For a TC-ATM interface, the no form of this command prevents the establishment of tag VCs beginning at, terminating at, or passing through the platform.

Example

The following example prevents the distribution of dynamic tags on all interfaces:

configure terminal
no tag-switching ip

Related Commands

You can use the master indexes or search online to find documentation of related commands.

tag-switching ip (interface configuration)

tag-switching ip (interface configuration)

To enable Tag Switching of IPv4 packets on an interface, use the tag-switching ip interface configuration command. To disable IP Tag Switching on this interface, use the no form of this command.

tag-switching ip
no tag-switching ip

Syntax Description

This command has no arguments or keywords.

Default

Tag Switching of IPv4 packets is disabled on this interface.

Command Mode

Interface configuration

Usage Guidelines

This command first appeared in Cisco IOS Release 11.1 CT.

The first time this command is issued on any interface, dynamic Tag Switching is enabled on the router as a whole. TDP hello messages are issued on this interface. When an outgoing tag for a destination routed out through this interface is received, packets sent to that destination are assigned with that tag.

The no form of this command causes packets routed out through this interface to be sent untagged, and outgoing TDP hello messages are no longer sent.

When the no form is issued on the only interface of a router for which Tag Switching was enabled, dynamic Tag Switching is disabled on the router as a whole.

For a TC-ATM interface, the no form of this command prevents the establishment of tag VCs beginning at, terminating at, or passing through the platform.

Example

The following example, enables Tag Switching on the specified Ethernet interface:

configure terminal
interface e0/2
    tag-switching ip

Related Commands

You can use the master indexes or search online to find documentation of related commands.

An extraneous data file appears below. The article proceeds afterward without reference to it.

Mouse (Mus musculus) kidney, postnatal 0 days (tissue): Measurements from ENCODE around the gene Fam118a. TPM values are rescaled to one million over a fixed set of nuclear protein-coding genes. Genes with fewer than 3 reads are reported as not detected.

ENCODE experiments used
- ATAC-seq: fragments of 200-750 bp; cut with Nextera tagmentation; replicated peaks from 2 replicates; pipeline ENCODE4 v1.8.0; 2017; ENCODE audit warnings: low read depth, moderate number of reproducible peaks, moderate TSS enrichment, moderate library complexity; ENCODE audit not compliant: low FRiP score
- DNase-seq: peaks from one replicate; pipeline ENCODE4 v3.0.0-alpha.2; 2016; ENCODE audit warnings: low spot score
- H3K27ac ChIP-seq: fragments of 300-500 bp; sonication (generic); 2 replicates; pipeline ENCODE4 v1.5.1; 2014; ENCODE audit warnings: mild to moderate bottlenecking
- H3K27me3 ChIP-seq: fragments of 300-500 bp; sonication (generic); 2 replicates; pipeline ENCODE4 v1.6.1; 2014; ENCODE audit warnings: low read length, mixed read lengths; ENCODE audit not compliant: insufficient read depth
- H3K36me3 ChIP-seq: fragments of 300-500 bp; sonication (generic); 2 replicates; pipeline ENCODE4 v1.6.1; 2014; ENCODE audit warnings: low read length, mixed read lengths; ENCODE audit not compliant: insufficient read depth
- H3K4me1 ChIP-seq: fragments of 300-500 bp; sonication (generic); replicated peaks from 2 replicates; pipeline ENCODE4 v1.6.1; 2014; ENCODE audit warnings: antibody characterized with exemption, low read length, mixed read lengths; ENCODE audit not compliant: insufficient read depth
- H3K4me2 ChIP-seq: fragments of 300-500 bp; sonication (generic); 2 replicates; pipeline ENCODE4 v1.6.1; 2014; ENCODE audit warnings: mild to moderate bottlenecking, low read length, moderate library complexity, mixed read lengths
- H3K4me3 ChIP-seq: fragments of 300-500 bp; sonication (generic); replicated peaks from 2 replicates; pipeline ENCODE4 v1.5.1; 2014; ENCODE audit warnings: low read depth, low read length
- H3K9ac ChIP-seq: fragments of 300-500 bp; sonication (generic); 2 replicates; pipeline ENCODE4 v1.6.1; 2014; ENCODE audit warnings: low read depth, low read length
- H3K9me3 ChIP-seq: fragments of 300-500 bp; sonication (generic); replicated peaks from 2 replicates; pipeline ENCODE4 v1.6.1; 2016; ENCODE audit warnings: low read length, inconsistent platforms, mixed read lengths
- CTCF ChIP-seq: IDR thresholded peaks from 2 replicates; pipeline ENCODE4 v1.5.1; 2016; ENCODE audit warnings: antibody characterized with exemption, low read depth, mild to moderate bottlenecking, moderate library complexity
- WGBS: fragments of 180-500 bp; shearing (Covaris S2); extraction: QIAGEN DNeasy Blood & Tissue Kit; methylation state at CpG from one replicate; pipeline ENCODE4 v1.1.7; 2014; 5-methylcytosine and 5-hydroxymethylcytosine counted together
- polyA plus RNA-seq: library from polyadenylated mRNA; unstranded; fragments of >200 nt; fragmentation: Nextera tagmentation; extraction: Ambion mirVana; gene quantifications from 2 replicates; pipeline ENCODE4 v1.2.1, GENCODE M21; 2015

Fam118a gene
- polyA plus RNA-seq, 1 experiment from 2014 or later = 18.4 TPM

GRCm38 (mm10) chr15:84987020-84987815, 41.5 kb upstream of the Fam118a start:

tag-switching advertise-tags
show tag-switching interfaces

tag-switching mtu

To override the per-interface maximum transmission unit (MTU), use the tag-switching mtu interface configuration command. To restore the default, use the no form of this command.

tag-switching mtu bytes
no tag-switching mtu

Syntax Description

bytes

MTU in bytes.

Default

Minimum is 128 bytes; maximum depends on interface medium type.

Command Mode

Interface configuration

Usage Guidelines

This command first appeared in Cisco IOS Release 11.1 CT.

If a tagged IP packet exceeds the MTU set for the interface, the Cisco IOS software will fragment it. All devices on a physical medium must have the same protocol MTU in order to operate.


Note Changing the MTU value (with the mtu interface configuration command) can affect the tag IP MTU value. If the current tag IP MTU value is the same as the MTU value, and you change the MTU value, the tag IP MTU value will be modified automatically to match the new MTU. However, the reverse is not true; changing the tag IP MTU value has no effect on the value for the mtu command.

Example

The following example sets the maximum tagged packet size for the first serial interface to 300 bytes:

interface serial 0
 tag-switching mtu 300

tag-switching tag-range downstream

To configure the size of the tag space for downstream unicast tag allocation, use the tag-switching tag-range downstream global configuration command. Use the no form of this command to revert to the platform defaults.

tag-switching tag-range downstream min max reserved
no tag-switching tag-range downstream min max reserved

Syntax Description

min

The smallest tag allowed in the tag space. The default is 10.

max